# Many-to-One Relation Composite with Inverse is Transitive

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## Theorem

Let $\mathcal R \subseteq S \times T$ be a relation which is many-to-one.

Then the composites (both ways) of $\mathcal R$ and its inverse $\mathcal R^{-1}$, that is, both $\mathcal R^{-1} \circ \mathcal R$ and $\mathcal R \circ \mathcal R^{-1}$, are transitive.

## Proof

Let $\mathcal R \subseteq S \times T$ be many-to-one.

Then, from the definition of many-to-one:

$\mathcal R \subseteq S \times T: \forall x \in S: \left({x, y_1}\right) \in \mathcal R \land \left({x, y_2}\right) \in \mathcal R \implies y_1 = y_2$

Also, note that from Inverse of Many-to-One Relation is One-to-Many, $\mathcal R^{-1}$ is one-to-many.

Let $\left({a, b}\right), \left({b, c}\right) \in \mathcal R^{-1} \circ \mathcal R$.

 $\displaystyle$  $\displaystyle \left({a, b}\right), \left({b, c}\right) \in \mathcal R^{-1} \circ \mathcal R$ $\displaystyle \implies \ \$ $\displaystyle$  $\displaystyle \exists p \in T: \left({a, p}\right) \in \mathcal R \land \left({p, b}\right) \in \mathcal R^{-1}$ $\displaystyle$ $\land$ $\displaystyle \exists q \in T: \left({b, q}\right) \in \mathcal R \land \left({q, c}\right) \in \mathcal R^{-1}$ Definition of Composite Relation $\displaystyle \implies \ \$ $\displaystyle$  $\displaystyle \left({b, p}\right) \in \mathcal R \land \left({p, a}\right) \in \mathcal R^{-1}$ $\displaystyle$ $\land$ $\displaystyle \left({c, q}\right) \in \mathcal R \land \left({q, b}\right) \in \mathcal R^{-1}$ Definition of Inverse Relation $\displaystyle \implies \ \$ $\displaystyle$  $\displaystyle \left({c, p}\right) \in \mathcal R \land \left({p, b}\right) \in \mathcal R^{-1}$ as $\mathcal R$ is many-to-one $\displaystyle \implies \ \$ $\displaystyle$  $\displaystyle \left({a, p}\right) \in \mathcal R \land \left({p, c}\right) \in \mathcal R^{-1}$ $\displaystyle \implies \ \$ $\displaystyle$  $\displaystyle \left({a, c}\right) \in \mathcal R$ Definition of Composite Relation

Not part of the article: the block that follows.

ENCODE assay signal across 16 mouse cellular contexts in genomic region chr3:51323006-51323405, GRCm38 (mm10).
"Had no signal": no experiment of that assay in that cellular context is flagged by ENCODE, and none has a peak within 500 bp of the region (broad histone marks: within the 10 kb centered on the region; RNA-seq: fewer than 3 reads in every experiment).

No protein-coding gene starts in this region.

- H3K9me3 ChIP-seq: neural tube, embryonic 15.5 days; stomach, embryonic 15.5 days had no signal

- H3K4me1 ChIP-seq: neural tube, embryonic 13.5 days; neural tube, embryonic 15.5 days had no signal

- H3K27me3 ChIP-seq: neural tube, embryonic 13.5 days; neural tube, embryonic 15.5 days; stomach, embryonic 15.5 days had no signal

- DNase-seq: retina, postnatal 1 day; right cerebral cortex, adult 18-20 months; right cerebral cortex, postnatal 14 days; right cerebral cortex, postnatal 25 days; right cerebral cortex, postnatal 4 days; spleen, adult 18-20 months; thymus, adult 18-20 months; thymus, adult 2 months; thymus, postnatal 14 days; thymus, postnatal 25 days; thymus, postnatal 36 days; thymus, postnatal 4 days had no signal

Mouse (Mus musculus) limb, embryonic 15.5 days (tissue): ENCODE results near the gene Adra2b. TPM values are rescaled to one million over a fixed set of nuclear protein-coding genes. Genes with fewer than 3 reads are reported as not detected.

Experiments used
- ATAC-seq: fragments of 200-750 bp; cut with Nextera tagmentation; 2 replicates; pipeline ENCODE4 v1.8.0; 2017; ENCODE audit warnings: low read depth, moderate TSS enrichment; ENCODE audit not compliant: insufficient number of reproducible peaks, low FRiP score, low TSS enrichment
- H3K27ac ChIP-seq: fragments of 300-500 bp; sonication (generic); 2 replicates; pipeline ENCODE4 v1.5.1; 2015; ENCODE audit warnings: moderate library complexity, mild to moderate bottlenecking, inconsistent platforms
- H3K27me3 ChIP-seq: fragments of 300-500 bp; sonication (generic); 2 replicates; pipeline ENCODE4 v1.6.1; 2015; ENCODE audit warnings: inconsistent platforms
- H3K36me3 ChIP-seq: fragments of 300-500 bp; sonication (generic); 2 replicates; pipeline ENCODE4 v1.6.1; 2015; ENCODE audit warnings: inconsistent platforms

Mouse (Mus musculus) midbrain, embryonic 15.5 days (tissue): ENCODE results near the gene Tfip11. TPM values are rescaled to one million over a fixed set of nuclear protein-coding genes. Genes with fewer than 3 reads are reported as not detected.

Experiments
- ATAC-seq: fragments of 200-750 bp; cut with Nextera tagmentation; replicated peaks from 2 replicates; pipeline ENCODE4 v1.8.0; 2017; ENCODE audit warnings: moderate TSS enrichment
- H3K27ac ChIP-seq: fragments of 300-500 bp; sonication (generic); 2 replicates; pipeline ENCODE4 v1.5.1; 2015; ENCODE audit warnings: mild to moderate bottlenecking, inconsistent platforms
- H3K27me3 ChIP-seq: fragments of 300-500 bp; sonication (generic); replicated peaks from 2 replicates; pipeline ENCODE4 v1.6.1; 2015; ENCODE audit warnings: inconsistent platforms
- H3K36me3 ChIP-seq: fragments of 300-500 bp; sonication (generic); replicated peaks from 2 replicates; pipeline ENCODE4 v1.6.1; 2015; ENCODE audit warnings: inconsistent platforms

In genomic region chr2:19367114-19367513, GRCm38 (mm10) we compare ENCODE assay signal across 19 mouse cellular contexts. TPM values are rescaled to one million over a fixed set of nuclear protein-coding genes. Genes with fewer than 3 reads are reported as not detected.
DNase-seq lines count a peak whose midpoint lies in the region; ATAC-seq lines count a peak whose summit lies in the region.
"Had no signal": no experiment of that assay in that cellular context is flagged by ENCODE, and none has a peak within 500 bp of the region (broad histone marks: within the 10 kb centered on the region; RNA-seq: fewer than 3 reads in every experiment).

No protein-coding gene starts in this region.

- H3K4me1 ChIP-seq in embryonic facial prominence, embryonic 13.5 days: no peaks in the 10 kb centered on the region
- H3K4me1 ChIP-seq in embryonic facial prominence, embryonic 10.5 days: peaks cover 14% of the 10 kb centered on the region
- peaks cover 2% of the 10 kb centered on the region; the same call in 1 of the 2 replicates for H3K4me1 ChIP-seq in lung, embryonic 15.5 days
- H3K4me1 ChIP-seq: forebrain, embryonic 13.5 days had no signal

Thus $\mathcal R^{-1} \circ \mathcal R$ is transitive.

Now let $\left({p, q}\right), \left({q, r}\right) \in \mathcal R \circ \mathcal R^{-1}$.

 $\displaystyle$  $\displaystyle \left({p, q}\right), \left({q, r}\right) \in \mathcal R \circ \mathcal R^{-1}$ $\displaystyle \implies \ \$ $\displaystyle$  $\displaystyle \exists a \in S: \left({p, a}\right) \in \mathcal R^{-1} \land \left({a, q}\right) \in \mathcal R$ $\displaystyle$ $\land$ $\displaystyle \exists b \in S: \left({q, b}\right) \in \mathcal R^{-1} \land \left({b, r}\right) \in \mathcal R$ Definition of Composite Relation $\displaystyle \implies \ \$ $\displaystyle$  $\displaystyle \left({a, p}\right) \in \mathcal R \land \left({q, a}\right) \in \mathcal R^{-1}$ $\displaystyle$ $\land$ $\displaystyle \left({b, q}\right) \in \mathcal R \land \left({r, b}\right) \in \mathcal R^{-1}$ Definition of Inverse Relation

But $\mathcal R$ is many-to-one.

This means that

$\forall x \in S: \left({x, y_1}\right) \in \mathcal R \land \left({x, y_2}\right) \in \mathcal R \implies y_1 = y_2$

So:

 $\displaystyle \left({a, p}\right) \in \mathcal R \land \left({a, q}\right) \in \mathcal R$ $\implies$ $\displaystyle p = q$ as $\mathcal R$ is many-to-one $\displaystyle \left({b, q}\right) \in \mathcal R \land \left({b, r}\right) \in \mathcal R$ $\implies$ $\displaystyle q = r$ as $\mathcal R$ is many-to-one $\displaystyle$ $\implies$ $\displaystyle p = q = r$ $\displaystyle$ $\implies$ $\displaystyle \left({p, r}\right) \in \mathcal R \circ \mathcal R^{-1}$

Thus (trivially) $\mathcal R \circ \mathcal R^{-1}$ is transitive.

$\blacksquare$